How to install a GFCI
- How to
- October 25, 2019
Installing a Ground Fault Circuit Interrupter (GFCI) can be simple and easy. A GFCI can prevent electrocution by cutting off power when it detects a foreign object coming into contact with it. It works by detecting a ground fault or leakage current and tripping the electrical circuits within milliseconds. Electricity is the cause of more than 100,000 fires each year and results in thousands of injuries. Let’s not forget the billions of dollars in economic losses! Avoiding electrical hazards are essential for modern day safety. A properly installed GFCI is the best safety device a home or business can have when it comes to preventing electrical fires. So how easy is it to install?
Always remember to shut off the power to the outlet before you start the installation of the GFCI to avoid any risk of electrical shock. After shutting off power to the circuit, mark the breaker switch with a pen so you’ll be able to find it again in the future and if necessary, place a note on the panel warning others not to turn it on. You should wear shoes with rubber soles and use tools with rubber handles for extra precaution. The amp rating of the GFCI should match the amp rating of the wiring and breaker, this is very important! If this is your first time installing a GFCI you may want to take a photo of the current outlet before you disconnect the wires should you need to reference it later. Next, you should remove the wall plate and use the tester to verify the power is completely off.
After removing the outlet cover plate and using the circuit tester to verify the power is shut off, remove the two screws that hold the outlet in place. Gently pull the outlet out of the box. Now, you can start disconnecting the wires to the outlet. There are typically three wires connecting to the outlet. These wires include a green or pure copper wire, a black “hot” wire and a white “neutral” wire. Sometimes outlets have two pairs of white wires or two pairs of black wires connected to it, which means the outlet feeds power to the other outlets connected to the circuit. In this case, you will have to find out which pair of wires provides power from the primary panel.
After identifying the wires, remove them from the outlet and separate the ends so their bare tips will not touch each other or anything around. Restore power at the panel and use the circuit tester to determine which pair of wires carry the power. Those wires should be marked with masking tape. Now you can s hut the power off again to the circuit at the main panel.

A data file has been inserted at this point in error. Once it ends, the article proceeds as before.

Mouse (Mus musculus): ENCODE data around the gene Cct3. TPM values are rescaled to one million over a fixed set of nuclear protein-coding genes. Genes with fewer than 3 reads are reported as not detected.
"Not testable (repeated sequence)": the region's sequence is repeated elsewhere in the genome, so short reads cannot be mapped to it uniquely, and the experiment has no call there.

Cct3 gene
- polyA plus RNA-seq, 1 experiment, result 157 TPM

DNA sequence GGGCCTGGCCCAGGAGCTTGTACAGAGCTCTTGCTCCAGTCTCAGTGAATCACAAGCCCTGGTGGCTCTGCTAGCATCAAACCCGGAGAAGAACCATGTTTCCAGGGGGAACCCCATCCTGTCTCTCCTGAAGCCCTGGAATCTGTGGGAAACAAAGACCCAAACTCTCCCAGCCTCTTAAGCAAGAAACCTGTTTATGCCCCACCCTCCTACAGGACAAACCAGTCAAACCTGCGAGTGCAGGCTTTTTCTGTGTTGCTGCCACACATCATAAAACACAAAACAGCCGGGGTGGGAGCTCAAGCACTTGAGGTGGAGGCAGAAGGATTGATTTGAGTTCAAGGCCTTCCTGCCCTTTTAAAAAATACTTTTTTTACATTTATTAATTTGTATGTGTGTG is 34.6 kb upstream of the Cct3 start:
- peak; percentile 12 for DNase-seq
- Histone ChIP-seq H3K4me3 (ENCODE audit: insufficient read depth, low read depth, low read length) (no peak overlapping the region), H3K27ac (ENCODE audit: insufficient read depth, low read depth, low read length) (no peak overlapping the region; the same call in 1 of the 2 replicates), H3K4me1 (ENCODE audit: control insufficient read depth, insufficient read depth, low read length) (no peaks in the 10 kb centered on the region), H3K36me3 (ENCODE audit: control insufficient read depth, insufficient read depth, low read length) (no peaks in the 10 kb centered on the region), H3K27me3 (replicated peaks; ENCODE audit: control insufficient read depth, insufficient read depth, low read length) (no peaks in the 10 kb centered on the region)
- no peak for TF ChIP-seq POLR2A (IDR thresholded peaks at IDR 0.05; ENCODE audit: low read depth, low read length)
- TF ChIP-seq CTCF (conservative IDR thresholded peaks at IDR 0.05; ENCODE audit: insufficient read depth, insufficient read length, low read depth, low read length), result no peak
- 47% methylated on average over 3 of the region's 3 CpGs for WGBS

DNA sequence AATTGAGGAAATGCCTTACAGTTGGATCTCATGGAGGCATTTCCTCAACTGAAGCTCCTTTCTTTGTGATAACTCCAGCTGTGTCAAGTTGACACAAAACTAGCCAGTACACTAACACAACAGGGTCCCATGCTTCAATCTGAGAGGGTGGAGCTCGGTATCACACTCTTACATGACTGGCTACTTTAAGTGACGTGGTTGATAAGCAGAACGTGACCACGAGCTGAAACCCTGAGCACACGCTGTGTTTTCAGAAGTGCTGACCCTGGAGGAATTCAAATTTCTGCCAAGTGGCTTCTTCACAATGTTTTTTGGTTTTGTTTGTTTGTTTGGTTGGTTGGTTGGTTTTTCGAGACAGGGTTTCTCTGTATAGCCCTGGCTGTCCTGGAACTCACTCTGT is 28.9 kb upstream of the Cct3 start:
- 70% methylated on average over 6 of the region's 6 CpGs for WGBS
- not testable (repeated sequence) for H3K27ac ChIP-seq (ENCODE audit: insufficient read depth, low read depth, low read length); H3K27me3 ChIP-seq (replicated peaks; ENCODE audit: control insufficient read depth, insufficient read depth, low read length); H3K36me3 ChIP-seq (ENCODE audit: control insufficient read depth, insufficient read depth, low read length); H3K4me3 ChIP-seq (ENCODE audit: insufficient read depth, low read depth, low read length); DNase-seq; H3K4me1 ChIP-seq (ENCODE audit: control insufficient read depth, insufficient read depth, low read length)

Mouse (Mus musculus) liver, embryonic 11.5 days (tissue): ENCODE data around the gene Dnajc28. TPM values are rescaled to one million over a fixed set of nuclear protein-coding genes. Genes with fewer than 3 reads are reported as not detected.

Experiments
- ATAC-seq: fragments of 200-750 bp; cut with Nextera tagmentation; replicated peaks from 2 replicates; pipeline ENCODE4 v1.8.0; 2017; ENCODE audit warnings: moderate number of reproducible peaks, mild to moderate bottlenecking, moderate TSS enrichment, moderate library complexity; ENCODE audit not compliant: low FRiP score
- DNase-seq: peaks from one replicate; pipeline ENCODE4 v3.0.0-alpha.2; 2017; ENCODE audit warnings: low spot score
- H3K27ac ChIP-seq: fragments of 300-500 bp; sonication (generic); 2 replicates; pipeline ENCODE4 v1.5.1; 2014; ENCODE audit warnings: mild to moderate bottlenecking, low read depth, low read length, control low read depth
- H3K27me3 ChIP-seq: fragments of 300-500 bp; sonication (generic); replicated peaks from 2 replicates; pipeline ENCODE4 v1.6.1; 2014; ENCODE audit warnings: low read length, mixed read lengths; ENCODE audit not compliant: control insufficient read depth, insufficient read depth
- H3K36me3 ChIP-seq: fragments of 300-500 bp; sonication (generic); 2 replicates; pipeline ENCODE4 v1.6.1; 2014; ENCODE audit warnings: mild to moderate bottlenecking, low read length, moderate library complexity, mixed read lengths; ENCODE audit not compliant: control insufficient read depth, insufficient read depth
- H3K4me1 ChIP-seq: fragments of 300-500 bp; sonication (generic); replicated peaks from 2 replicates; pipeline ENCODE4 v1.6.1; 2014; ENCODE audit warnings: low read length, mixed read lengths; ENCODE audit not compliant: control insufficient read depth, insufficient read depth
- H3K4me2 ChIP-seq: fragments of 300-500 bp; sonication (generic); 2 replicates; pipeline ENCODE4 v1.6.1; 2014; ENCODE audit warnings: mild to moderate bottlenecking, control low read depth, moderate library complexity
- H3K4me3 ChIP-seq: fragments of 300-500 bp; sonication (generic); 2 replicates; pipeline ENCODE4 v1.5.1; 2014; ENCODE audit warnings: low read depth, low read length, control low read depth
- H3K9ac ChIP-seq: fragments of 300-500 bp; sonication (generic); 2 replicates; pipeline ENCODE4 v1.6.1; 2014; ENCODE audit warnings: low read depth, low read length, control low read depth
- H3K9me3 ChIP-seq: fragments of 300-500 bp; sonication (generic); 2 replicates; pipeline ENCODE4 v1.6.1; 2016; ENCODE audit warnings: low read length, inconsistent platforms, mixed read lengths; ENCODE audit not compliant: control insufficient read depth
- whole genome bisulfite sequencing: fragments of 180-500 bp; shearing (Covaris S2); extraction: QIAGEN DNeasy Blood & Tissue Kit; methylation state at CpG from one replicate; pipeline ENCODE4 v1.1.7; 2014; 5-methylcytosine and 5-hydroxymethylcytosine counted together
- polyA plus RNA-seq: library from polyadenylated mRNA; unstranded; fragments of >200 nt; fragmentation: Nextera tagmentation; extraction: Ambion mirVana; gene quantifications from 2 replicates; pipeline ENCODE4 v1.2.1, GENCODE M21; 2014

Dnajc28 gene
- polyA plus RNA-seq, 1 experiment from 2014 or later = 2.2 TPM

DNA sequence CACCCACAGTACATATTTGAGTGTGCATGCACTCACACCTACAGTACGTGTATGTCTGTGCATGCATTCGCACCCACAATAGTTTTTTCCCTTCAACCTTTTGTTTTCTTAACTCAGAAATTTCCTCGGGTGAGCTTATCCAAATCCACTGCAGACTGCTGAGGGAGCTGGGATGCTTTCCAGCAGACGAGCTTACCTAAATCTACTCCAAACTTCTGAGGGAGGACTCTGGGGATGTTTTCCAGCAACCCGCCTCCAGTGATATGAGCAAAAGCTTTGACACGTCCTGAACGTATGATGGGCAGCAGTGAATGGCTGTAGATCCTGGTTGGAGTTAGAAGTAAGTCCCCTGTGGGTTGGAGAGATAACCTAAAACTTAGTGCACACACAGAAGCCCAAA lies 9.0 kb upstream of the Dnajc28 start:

GFCI outlets are pre-wired with two sets of wires marked “Line” and “Load.” The line wire functions similar to the hot wire and supplies incoming power. The load wire distributes power to additional outlets installed on the same circuit. Load wires on the GFCI also provide short-circuit and shock protection to those outlets. So the additional outlets also have shock protection, making it unnecessary to install GFCIs on every outlet.
- Unscrew the terminal screws on the new GFCI then connect the black “hot” wire to the brass screw terminal labeled “line” on the GFCI outlet by inserting it into the wire hole and tightening the screw.
- Next, connect the white “neutral” wire to the silver terminal screw labeled “line” wire on the GFCI outlet, remembering to tighten the terminal screw.
- Tip: Always attach white to white and black to black.
- If the outlet box includes four wires and a ground, take the second black wire and connect it to the brass screw terminal marked “load” and the second white wire to the silver screw terminal marked “load.”
- Remember, the ground wire is always green or bare copper. Connect the ground wire to the green ground screw terminal and secure it in place by tightening the terminal screw.
Bend the wires carefully and push the GFCI into the wall, then tighten the mounting screws to secure the GFCI into the wall. Lastly, install the wall plate and go restore the power. Press the reset button on the GFCI. If it does not reset, then line and load wires may have been reversed during the installation process. In this case, contact a qualified electrician or refer to the “Testing” section of the manufacturer’s instruction sheet.